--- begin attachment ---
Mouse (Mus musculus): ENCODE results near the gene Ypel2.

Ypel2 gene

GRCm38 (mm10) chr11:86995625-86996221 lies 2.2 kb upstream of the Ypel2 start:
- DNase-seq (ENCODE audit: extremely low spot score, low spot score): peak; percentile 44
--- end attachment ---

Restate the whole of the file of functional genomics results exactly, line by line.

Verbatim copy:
Mouse (Mus musculus): ENCODE results near the gene Ypel2.

Ypel2 gene

GRCm38 (mm10) chr11:86995625-86996221 lies 2.2 kb upstream of the Ypel2 start:
- DNase-seq (ENCODE audit: extremely low spot score, low spot score): peak; percentile 44